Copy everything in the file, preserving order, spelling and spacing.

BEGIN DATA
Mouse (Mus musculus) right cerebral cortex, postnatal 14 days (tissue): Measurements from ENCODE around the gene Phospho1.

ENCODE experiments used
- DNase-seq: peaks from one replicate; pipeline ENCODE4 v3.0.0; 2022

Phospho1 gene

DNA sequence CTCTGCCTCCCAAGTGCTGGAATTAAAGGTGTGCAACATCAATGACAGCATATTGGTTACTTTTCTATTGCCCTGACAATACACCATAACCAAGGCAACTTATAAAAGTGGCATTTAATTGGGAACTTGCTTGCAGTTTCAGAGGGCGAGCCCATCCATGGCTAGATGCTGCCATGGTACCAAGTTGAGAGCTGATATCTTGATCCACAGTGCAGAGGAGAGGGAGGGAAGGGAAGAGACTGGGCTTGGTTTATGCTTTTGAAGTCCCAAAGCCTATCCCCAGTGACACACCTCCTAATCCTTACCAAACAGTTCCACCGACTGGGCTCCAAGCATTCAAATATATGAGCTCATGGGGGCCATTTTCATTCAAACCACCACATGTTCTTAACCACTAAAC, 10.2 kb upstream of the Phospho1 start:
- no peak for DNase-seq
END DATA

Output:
Mouse (Mus musculus) right cerebral cortex, postnatal 14 days (tissue): Measurements from ENCODE around the gene Phospho1.

ENCODE experiments used
- DNase-seq: peaks from one replicate; pipeline ENCODE4 v3.0.0; 2022

Phospho1 gene

DNA sequence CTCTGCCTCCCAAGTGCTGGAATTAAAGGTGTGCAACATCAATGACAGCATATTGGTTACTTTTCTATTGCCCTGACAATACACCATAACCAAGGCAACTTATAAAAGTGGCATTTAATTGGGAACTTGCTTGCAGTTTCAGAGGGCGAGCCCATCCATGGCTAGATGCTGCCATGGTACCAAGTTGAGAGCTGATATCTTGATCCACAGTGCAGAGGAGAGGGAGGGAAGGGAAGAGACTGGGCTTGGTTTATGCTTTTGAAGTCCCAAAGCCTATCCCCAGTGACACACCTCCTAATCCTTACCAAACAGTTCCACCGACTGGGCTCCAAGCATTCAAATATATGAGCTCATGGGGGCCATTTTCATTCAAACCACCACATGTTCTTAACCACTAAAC, 10.2 kb upstream of the Phospho1 start:
- no peak for DNase-seq